Which leadings to both world building and genre/ marketing…
World building – To avoid info dump, we have to be able to slide in fantasy details within our narrative. We can explain how a character who is afraid of heights might not want to use the flying options in a steampunk world. A character’s previous injury leaving them with a limp could have been the result of an encounter with a werewolf. The better we know our characters and world, the easier it is to slip in relevant details to ground readers. I do think fantasy readers note and appreciate world building efforts.
Genre/ marketing – Once we know how we are telling our story (POV) and where it takes place (world building), we have a better understand of where we fit in the market. As I noted above, while I’m not familiar with reader expectations for steampunk, I do know that claiming a book as a romance means readers expect a happy ending.
Rules are made to be broken though, right??!
I often see this response in writer’s groups and it definitely has its place. However, I think it’s important to know that we have to know the rules in order to decide to break them. The rules for killing MCs in urban fantasy are different than killing MCs in a romance. You can decide to kill off the hero in both (it is your book), but you may regret it more in a romance.
Obviously, if we know our story best then we should be best at deciding the POV, world building, and genre/ marketing. I would encourage all to see your story not just from your perspective as a writer but also from the perspective as a reader. Knowing your comps (similar authors/ books) will aid in everything from your Facebook ads to your keyword targets for Amazon ads. It will also allow you to know when to recommend your book as a good fit when readers request recommendations. If you’re active in reader groups (and I strongly encourage this), you’ll see quickly that your book isn’t for everyone…no book is…and that’s okay!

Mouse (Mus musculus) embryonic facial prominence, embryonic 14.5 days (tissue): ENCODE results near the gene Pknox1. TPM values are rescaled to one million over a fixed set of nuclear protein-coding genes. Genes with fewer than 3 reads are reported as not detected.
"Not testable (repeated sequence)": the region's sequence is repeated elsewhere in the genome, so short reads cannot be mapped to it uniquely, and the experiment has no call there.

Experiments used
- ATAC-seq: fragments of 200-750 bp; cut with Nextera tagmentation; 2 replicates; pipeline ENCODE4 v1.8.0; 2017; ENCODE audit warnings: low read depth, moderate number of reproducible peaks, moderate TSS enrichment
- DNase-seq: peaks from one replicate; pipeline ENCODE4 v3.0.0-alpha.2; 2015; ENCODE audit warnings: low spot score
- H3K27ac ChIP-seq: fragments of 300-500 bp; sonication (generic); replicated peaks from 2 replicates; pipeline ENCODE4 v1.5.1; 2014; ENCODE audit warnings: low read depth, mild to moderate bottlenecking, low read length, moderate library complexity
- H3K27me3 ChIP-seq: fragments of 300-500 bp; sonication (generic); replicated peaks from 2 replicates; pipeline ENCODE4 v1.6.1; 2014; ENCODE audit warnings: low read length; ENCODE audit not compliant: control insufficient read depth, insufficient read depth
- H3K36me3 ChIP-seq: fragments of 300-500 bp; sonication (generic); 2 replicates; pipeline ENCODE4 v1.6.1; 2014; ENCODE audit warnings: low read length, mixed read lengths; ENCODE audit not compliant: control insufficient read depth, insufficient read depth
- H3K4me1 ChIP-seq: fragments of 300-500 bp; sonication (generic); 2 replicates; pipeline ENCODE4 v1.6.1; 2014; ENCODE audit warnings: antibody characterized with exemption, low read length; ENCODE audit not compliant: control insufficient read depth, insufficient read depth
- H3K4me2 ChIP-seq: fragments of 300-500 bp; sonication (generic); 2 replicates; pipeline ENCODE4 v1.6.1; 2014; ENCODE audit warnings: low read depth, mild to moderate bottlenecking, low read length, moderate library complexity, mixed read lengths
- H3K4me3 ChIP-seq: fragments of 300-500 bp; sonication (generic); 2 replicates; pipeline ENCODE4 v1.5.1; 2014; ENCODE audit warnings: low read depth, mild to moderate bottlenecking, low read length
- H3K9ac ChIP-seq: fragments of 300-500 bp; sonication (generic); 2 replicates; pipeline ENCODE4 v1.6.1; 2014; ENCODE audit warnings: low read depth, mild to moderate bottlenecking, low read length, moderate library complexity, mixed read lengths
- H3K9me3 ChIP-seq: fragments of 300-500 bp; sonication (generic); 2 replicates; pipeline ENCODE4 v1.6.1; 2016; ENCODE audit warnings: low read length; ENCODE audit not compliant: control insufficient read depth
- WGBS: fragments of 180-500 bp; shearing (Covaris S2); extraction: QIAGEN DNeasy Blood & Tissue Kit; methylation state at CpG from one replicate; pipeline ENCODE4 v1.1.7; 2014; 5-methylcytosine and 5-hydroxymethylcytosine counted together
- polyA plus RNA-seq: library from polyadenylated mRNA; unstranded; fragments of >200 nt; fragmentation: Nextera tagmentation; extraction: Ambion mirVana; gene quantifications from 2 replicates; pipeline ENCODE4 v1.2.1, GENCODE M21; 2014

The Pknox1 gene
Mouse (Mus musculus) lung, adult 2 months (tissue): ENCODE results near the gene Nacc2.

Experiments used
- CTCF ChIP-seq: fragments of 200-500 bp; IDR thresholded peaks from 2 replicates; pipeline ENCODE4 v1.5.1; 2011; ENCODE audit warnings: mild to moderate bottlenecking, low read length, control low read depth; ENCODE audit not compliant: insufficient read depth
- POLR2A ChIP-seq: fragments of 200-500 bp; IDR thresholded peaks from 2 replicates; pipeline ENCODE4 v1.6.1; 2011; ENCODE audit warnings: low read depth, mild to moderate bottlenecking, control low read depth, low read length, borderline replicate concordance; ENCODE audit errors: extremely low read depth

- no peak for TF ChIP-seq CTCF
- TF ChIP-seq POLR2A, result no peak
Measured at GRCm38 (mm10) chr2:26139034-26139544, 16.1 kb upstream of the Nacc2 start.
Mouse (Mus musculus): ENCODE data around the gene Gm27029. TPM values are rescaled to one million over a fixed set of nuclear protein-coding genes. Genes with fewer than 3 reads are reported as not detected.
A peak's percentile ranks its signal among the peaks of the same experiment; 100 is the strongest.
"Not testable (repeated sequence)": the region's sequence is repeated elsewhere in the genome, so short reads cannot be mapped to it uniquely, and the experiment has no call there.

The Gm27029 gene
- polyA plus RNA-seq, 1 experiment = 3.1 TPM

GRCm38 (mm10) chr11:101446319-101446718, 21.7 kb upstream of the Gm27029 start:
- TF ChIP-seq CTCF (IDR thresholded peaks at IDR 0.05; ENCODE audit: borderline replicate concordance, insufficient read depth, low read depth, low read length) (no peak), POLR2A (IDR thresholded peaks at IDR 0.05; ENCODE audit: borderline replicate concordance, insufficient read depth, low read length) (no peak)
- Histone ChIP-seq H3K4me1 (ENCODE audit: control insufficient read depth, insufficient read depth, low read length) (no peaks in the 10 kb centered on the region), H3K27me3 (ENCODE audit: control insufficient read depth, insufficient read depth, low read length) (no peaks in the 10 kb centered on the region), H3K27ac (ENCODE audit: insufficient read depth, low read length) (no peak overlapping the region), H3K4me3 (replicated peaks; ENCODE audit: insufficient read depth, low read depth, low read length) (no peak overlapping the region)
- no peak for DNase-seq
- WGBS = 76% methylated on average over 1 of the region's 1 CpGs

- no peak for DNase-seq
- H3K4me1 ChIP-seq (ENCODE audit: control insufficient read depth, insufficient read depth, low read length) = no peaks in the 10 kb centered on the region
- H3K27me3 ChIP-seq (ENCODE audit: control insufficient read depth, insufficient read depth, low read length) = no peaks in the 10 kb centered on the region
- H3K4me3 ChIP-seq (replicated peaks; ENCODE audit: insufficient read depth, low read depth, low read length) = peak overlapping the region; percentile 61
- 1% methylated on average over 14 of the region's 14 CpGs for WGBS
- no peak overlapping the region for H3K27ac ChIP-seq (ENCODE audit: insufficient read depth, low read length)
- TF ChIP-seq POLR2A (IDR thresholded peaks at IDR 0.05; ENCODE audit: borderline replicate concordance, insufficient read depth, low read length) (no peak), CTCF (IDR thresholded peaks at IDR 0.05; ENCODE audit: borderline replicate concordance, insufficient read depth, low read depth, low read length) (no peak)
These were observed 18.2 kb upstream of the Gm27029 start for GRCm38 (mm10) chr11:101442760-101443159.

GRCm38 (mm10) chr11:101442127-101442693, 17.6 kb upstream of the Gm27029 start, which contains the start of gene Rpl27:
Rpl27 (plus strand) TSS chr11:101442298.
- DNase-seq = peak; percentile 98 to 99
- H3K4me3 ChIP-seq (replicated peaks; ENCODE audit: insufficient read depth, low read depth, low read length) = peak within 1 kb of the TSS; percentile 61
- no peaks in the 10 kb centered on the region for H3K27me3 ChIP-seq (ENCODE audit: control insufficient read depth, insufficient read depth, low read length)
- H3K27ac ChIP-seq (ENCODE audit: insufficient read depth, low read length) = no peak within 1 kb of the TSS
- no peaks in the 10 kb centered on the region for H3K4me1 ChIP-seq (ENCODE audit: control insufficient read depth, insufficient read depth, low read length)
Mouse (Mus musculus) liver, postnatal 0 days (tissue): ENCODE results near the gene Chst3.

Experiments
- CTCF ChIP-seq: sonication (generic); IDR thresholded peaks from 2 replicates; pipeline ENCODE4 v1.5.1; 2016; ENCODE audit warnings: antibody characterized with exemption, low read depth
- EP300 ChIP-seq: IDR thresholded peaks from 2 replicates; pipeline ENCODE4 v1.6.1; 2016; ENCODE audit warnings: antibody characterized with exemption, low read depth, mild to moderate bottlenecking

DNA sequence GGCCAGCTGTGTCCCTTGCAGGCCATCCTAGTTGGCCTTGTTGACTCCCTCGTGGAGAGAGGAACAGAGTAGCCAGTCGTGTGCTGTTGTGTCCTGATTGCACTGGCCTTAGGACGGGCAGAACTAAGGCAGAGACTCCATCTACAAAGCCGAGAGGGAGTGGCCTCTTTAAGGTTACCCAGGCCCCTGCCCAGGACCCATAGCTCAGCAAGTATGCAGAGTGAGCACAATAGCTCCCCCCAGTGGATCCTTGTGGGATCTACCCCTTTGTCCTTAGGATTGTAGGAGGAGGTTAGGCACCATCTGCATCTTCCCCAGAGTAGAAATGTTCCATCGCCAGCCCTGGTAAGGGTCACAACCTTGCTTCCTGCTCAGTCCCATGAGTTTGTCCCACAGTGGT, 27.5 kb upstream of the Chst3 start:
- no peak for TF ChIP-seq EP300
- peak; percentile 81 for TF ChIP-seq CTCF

Know your book – know your reader.
I’ve found that many of the negative reviews come from readers who had different expectations. For Soulless, those expecting steampunk seemed more disappointed than those embracing the romantic side. We can’t anticipate every reader response, but genre standards do come into play. This is something I’m focusing on for my next series. I want to have these things in mind as I continue to write the books instead of waiting until the I’ve published to figure everything out!
That brings this writing lessons ramble to an end for this month’s Book Chat. As always, feel free to share your thoughts as an author or contact me to arrange a guest post here.
Thank you for joining another Book Chat – I’ll add links to the main blog post for both our 2021 and 2022 chats in case you want to check out more! Until next month, happy reading and writing to all!
US Amazon link for our Jan read – Soulless (Parasol Protectorate 1) by Gail Carriger
US Amazon link for our Feb read – Urban Shaman (The Walker Papers Book 1) by CE Murphy